Bloomberg said the current minimum wage of $7.25 an hour is "slightly out of balance" with higher living costs for those on the bottom rung of the economic ladder, and called for a "responsible" increase to balance the scales.

“Our city just cannot afford to wait for Washington. Not when it comes to illegal guns, not when it comes to climate change, not when it comes to creating jobs and not when it comes to raising the minimum wage," he said.

The endorsement comes despite the mayor's staunch opposition to the City Council's push to force developers who receive big city subsidies to pay their workers a so-called "living wage" substantially higher than the state minimum.

Bloomberg also announced a series of developments designed to boost employment in struggling neighborhoods, including an agreement to re-open the door to the redevelopment of the Kingsbridge Armory.

In Manhattan, he proposed plans to bring more affordable housing to the Lower East Side through the development of the Seward Park Urban Renewal Area (SPURA) along Delancey and Essex streets, and new repairs at the Randolph Houses in Central Harlem.

He also announced a new package of incentives to attract film and digital media companies to the blocks surrounding Grand Central Terminal, including building a new incubator space to help the city compete with Hollywood.

And while the mayor acknowledged that the fight over his beloved bike lanes has been "hot and heavy," he vowed to do more to enforce existing laws, including forcing delivery riders to wear clothing that clearly displays the name of the businesses they work for.

And after a year that saw the police department rocked by a major ticket-fixing scandal, the extent of which was first reported by DNAinfo, the mayor also promised increased staffing for the Commission to Combat Police Corruption.

"We don't tolerate misconduct or corruption anywhere," Bloomberg said. "We have the very highest standards for those we entrust to enforce the law."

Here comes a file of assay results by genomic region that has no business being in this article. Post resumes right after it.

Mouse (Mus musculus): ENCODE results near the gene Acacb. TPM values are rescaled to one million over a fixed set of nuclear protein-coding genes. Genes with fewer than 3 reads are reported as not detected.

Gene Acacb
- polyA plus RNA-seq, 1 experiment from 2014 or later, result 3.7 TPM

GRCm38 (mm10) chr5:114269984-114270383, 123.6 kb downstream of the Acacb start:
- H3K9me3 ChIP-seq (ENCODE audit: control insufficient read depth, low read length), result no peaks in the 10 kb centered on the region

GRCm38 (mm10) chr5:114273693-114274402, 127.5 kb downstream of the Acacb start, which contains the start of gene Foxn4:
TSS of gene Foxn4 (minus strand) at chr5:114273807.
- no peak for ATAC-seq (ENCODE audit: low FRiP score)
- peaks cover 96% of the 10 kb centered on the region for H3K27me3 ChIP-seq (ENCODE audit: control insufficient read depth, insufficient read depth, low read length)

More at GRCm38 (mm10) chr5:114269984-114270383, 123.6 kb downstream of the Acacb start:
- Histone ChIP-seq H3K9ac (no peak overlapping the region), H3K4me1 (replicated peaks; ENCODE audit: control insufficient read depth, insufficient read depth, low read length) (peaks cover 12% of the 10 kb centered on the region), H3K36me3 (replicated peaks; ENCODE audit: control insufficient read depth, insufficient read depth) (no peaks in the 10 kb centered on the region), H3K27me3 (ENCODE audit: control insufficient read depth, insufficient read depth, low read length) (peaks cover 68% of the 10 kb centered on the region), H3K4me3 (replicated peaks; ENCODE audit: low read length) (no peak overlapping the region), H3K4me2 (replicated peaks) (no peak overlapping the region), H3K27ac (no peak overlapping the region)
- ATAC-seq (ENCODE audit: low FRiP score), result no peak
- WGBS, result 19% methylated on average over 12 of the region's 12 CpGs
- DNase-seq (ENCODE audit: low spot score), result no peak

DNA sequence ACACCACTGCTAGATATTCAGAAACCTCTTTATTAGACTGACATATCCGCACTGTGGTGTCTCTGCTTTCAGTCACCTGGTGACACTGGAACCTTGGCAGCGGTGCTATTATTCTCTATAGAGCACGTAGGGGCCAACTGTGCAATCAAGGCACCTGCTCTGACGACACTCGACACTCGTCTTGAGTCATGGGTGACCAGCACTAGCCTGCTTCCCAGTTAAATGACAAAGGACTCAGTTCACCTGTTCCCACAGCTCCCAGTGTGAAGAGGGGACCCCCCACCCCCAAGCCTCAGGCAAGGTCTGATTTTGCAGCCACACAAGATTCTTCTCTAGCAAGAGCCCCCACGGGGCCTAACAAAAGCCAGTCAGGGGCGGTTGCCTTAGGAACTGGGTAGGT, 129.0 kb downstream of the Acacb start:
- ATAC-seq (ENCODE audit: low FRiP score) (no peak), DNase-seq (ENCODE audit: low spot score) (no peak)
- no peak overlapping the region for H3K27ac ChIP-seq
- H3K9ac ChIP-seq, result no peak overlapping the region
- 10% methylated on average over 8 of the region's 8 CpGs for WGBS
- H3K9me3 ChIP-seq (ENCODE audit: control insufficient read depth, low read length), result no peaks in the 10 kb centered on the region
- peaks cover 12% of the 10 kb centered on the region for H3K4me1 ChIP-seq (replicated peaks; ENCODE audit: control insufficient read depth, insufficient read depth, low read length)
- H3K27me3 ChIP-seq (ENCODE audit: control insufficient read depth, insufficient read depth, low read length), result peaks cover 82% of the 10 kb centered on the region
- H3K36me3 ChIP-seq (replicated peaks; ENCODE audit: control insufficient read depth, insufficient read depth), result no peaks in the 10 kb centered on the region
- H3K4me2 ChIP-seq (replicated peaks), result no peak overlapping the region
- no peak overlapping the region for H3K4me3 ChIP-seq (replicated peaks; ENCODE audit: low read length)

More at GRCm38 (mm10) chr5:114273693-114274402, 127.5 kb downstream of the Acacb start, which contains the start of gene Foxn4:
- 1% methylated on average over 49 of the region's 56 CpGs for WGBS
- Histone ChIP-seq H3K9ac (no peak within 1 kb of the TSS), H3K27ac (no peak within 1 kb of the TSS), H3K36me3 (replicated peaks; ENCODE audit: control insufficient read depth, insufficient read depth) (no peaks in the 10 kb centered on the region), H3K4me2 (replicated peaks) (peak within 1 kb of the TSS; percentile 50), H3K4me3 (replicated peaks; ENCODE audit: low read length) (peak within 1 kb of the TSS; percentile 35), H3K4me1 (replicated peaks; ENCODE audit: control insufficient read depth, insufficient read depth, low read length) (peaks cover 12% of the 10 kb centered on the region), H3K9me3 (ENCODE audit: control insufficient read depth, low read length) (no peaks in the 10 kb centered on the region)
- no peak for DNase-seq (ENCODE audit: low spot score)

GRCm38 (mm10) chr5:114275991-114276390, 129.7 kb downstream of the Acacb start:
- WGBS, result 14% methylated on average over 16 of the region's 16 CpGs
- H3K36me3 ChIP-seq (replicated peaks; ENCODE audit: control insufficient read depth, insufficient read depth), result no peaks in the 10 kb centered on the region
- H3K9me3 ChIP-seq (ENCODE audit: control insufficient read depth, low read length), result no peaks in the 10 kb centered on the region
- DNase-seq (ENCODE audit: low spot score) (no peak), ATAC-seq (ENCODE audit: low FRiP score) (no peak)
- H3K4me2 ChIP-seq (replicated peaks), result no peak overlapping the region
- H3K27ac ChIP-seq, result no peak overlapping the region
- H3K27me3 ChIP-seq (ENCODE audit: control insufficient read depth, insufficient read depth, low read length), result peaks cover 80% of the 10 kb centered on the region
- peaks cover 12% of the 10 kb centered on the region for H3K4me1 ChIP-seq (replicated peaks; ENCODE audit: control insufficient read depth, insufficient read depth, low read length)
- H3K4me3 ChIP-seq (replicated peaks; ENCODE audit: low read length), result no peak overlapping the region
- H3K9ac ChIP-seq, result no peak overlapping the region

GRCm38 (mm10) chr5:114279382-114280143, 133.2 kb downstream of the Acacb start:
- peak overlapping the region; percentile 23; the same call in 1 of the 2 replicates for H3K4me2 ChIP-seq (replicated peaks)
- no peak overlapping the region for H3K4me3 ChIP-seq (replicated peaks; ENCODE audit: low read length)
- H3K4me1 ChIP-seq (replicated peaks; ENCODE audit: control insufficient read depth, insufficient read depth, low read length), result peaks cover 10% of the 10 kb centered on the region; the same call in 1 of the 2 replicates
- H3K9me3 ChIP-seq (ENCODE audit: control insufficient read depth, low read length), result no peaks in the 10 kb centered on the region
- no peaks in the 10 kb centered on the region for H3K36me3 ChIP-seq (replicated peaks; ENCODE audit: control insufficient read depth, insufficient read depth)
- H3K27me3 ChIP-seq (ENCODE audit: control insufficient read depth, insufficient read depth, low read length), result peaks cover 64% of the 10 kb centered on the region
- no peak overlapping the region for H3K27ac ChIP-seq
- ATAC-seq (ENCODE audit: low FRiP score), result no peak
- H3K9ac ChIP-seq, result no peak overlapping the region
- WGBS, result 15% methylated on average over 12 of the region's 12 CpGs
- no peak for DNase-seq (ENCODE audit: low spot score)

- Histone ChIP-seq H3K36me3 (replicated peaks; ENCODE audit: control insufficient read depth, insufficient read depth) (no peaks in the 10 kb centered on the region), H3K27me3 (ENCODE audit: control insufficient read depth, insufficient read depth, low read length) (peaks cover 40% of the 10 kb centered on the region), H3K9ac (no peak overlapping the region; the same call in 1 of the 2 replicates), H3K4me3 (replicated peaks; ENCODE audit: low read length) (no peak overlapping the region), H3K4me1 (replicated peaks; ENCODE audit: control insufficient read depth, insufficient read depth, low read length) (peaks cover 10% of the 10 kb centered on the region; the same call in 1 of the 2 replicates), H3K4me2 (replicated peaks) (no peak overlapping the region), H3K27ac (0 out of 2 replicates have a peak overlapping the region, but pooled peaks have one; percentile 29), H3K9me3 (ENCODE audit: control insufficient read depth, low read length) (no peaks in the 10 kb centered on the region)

Bloomberg also continued his push to make the city greener, pledging to double the amount of residential waste being diverted from landfills, and pledging to increase recycling in schools.

He also said the city will continue to explore the controversial idea of burning trash for energy — an idea many fear is unsafe.

The speech, which was praised by Gov. Andrew Cuomo and advocates for a higher minimum wage, also elicited criticism from some of Bloomberg's critics, including Manhattan Borough President and presumptive mayoral candidate Scott Stringer, who said the mayor's "lone-ranger approach" to education was counter-productive to improving schools.

"To come out charging and basically create a schism with the teachers is not an effective tactic," Stringer said.

City Comptroller John Liu, who is also eyeing a mayoral run despite a campaign finance scandal, said that while he supported many of the mayor's ideas, his approach to the teacher's union was "disheartening."

"He almost threw down the gauntlet against our teachers," said Liu, echoing Mulgrew's concerns that merit-based pay for teachers hasn't succeeded in many attempts.

City Council Speaker Christine Quinn, who has recently butted heads with the mayor, also praised Bloomberg's support for boosting minimum wage, but was vague on her assessment of his "very aggressive education proposal."

"The mayor clearly put pressure on the UFT in his speech and he wasn't bashful about that," she said.

As in previous years, Bloomberg began his address by starring in a parody video, this time name-dropping Lady Gaga, whom he smooched on New Year's in Times Square. He also chatted with former Mayor Ed Koch, who was among the dozens of current and former officials in the audience for the mayor's second-to-last State of the City address.